Now, jot down a couple of things for each category that aren't working for you. For family, you might say, "My kids are becoming spoiled, they don't do chores and expect money for toys". For marriage, you might write (like I did a few years ago), "Not bad, but not fantastic. Not as close as we once were, no time to talk after work, no alone time. Bicker too much". For work (at my last job), I wrote down that I felt trapped. Be careful not to get too caught up in the how. Skip the "how". Only write down what's not working. For work you might write, "I don't feel appreciated. I feel mistreated and underpaid." Go through and write down any areas that feel out of alignment for each bucket. For spiritual last year I wrote, "I don't feel as connected to God as I'd like. I don't make time on a daily basis." My brain wanted to focus on the excuses (I don't have enough time as it is!) or the how (well, I guess I could shorten my morning exercise or get up earlier), but don't focus on the how right now.


Look at all your excuses written in red. Off to the side or on another page, write down the opposite of the statement. For example, "I do have time to take care of myself and exercise" or "I am a smart and valuable worker, I will find another job" or "I am able to take charge of my health and make good choices." These will be your new mantras (phrases or words you repeat to yourself all the time to reset your subconscious brain. More on mantras another time).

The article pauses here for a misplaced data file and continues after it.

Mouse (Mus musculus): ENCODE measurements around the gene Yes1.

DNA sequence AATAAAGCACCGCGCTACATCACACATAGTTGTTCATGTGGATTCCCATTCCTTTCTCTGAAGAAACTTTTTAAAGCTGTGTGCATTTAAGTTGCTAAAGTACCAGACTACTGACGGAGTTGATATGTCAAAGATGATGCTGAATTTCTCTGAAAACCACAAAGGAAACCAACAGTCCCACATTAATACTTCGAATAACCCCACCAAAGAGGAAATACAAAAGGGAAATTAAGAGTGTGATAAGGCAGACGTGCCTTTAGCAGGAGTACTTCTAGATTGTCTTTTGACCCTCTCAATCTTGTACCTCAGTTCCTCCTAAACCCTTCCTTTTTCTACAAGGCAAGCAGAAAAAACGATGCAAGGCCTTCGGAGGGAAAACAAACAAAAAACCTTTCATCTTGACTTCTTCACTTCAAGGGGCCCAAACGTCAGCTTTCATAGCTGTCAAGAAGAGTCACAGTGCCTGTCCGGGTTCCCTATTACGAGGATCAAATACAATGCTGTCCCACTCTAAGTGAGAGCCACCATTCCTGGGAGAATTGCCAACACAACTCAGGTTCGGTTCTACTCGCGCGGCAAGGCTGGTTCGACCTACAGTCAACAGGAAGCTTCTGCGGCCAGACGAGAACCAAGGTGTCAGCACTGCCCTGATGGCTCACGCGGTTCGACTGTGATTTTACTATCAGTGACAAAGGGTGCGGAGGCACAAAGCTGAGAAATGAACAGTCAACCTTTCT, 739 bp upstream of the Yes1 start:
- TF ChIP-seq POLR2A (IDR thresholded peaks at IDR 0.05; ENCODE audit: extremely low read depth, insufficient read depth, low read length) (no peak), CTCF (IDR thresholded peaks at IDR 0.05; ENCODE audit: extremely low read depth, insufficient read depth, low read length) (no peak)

Go back to what you jotted down for the amazing category. Work backward and imagine a few steps you'd need to take to get you there. If you wrote down, "It would be amazing if I went back to school to become a ____ ", you would have some steps listed like, "look into pre-requisites, call the local college, make an appointment with someone at the school of your choice to discuss this, look into scholarships, etc." Even things that seem so farfetched you're embarrassed to see them on paper are there for a reason. Your heart has these dreams for a reason. Be open to possibility, let go of the how. Focus on dreaming and being open. If you're still stuck in the brainstorming section, pretend a friend wants to do x, y, or z. You're telling her what she could do to bridge the gap between where she is now and where she'd like to a be a year from now. What would you tell her to do? Or, if this were your child you were helping with this exercise, would you poo-poo their ideas and roll your eyes or would you help him/her brainstorm?